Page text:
Since at least the 18th century sea cucumbers have been an exclusive culinary to people in Far East Asia. Nowadays, they are harvested and traded in most of the tropical world, having expanded from its origin in the central Indo-Pacific.
While largely unknown in the English-speaking world, sea cucumber (trepan or bêche-de-mer) fisheries have existed for around a century in the Western Indian Ocean. These animals are relatively easy to harvest in coastal areas and is therefore an important source of income to many people who otherwise lack income alternatives.
Globally, existing institutions have generally failed to secure a sustainable harvesting of sea cucumbers. The result is a destructive boom-and-bust pattern and a high level of illegal, unregulated and unreported scuba-diving for sea cucumber fishing.
In a recent study centre researchers Maricela de la Torre-Castro, Per Olsson and lead author Hampus Eriksson from the Dept. of Systems Ecology (also associated to the centre's NEREUS programme) analysed the scuba diving fishery and trade in Zanzibar (Unguja Island) in East Africa.
"The fishing for sea cucumbers in the area is a complex matter with several actors operating at different levels, from local fishers, via middlemen and multinational networks to consumers predominantly in China," Maricela de la Torre-Castro explains.
The study, which was published in PLoS ONE, was based on interviews, discussions, participant observations and catch monitoring in seven sites in Zanzibar. The findings conclude that the scuba-diving fishing in Zanzibar, predominantly targeting sea cucumbers but also other high value marine resources, fits the description of opportunistic roving bandits that lack incentives to govern and preserve.
Such roving dynamics in fisheries have predominantly been addressed on a global scale, but this study shows that it also takes place at a considerably smaller spatial scale. The study thereby illustrates the complexity in governing these fisheries.
"Roving fishery actors take advantage of missing institutions in favour of personal profits. This comes at a cost of deteriorated resilience of the marine ecosystems and has negative consequences for coming generations," says Per Olsson.
The fishery's split personality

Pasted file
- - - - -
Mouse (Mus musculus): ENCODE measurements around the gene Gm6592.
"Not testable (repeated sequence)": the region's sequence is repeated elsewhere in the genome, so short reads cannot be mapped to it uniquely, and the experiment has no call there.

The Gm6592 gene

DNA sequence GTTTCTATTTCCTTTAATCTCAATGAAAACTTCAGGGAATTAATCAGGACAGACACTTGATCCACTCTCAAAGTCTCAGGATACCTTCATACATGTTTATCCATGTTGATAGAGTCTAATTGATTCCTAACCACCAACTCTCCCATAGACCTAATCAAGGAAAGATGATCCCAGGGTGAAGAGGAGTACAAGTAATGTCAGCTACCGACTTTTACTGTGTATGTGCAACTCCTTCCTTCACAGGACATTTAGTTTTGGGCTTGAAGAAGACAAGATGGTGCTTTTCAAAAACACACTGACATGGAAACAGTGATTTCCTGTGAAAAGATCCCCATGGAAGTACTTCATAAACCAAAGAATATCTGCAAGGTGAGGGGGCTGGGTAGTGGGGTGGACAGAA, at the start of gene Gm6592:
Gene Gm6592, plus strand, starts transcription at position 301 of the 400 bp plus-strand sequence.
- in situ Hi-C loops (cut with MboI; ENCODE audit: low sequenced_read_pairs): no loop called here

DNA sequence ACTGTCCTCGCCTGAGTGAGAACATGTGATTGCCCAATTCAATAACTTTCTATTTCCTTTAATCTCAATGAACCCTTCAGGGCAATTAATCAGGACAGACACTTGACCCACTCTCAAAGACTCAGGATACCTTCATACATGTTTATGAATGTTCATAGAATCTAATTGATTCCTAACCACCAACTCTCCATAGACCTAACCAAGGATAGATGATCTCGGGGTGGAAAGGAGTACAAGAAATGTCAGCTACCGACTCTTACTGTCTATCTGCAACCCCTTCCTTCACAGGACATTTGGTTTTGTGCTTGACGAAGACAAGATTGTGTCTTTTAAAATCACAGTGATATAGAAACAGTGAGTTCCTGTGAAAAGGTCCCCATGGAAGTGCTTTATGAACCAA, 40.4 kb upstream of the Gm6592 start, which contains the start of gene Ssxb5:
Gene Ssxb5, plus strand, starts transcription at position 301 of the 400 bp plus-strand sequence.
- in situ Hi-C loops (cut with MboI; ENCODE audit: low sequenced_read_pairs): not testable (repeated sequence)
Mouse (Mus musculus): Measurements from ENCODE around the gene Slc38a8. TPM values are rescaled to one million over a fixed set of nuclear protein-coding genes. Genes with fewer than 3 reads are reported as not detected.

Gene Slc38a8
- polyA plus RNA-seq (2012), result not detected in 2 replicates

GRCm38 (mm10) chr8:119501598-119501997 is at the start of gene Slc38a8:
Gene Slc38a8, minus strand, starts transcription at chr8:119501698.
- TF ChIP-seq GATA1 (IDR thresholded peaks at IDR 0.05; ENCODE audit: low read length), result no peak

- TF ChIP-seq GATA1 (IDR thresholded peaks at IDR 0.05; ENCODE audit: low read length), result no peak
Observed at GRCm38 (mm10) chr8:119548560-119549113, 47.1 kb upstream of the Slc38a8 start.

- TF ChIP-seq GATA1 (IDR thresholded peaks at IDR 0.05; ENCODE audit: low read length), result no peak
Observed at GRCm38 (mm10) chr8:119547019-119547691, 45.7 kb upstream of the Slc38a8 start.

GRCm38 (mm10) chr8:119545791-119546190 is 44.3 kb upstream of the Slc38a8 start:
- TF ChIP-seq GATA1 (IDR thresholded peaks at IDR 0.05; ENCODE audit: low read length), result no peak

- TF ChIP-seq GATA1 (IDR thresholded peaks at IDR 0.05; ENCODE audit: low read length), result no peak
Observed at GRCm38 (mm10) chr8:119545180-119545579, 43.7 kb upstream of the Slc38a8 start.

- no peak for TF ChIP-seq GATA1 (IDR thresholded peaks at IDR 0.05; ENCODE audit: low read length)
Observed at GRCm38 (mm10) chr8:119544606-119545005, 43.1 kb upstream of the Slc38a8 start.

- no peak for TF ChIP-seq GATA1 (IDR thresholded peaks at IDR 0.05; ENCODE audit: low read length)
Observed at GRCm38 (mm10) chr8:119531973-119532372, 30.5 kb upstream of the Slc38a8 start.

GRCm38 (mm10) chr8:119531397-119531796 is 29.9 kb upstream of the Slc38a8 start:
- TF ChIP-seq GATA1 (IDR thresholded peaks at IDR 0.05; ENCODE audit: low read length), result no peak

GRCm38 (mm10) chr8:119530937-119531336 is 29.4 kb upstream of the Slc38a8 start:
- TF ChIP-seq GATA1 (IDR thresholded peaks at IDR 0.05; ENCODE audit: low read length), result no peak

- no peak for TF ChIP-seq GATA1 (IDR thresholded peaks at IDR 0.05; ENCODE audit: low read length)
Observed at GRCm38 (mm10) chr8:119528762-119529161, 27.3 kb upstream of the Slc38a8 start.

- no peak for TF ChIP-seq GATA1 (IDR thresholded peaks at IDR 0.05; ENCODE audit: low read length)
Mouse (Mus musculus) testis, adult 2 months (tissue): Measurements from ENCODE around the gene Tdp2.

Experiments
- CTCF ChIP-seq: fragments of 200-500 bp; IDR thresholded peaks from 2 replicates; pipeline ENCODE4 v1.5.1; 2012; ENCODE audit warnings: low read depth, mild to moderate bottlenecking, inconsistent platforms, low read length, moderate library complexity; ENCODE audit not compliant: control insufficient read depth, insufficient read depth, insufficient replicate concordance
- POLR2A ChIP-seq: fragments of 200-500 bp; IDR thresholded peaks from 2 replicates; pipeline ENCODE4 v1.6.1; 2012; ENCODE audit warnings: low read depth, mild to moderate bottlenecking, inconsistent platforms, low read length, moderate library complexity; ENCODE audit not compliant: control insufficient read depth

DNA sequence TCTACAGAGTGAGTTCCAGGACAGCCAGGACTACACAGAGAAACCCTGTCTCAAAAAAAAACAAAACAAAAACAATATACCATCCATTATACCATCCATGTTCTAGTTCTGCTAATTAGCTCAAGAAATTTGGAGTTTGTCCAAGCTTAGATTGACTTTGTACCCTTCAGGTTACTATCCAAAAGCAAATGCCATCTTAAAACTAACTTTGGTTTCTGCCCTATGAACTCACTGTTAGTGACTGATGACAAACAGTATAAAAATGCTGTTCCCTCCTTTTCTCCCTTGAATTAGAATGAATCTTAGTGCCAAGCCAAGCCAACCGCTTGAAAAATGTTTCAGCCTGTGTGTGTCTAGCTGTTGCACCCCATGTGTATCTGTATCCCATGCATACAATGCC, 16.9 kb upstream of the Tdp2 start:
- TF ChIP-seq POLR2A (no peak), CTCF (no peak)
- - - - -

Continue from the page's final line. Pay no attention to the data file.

The authors conclude that the sea cucumber fishery in Zanzibar is in fact split into two distinct varieties: the village-based near-shore fishery and the more industrialized mobile "roving bandit-style" scuba-diving fishery.
Although the two fishing varieties are connected because the products transit via the same exporters, the identification of the two segments is crucial because of their different management requirements. The image of a simplified fishery situation must therefore be replaced by a more complex one with multiple types of fisheries targeting sea cucumbers.
While reformed local management may suffice for improving the situation of the near-shore segment of the fishery, the more mobile and industrialised scuba-diving segment require new institutions that match the scale of the operation.
Wanted: an institution with a mandate
Given the structure of the scuba-diving fishing, the authors argue that regional governance partnerships is crucial for improved understanding and management.
Unfortunately, such efforts are still lacking.
"Although there are organizations in the region that have taken a strong position in understanding the resource and fishery, we are concerned to what extent there are any international institutions with real mandate for decision-making, or with an agenda to push new policy, that can drive collective participation in the governance of regional fishery operations such as this one," says lead author Hampus Eriksson.
Olsson, de la Torre-Castro and Eriksson also warn that there are several inequality and poverty aspects behind the current situation. Lack of livelihood alternatives and economic poverty promote an amplifying feedback on the destructive conduct of this fishery and many young men suffer dangerous health problems from the diving involved.
Hence, solutions to escape such traps should focus on identifying and breaking both socio-economic and ecological feedbacks that keep the system on its current destructive path.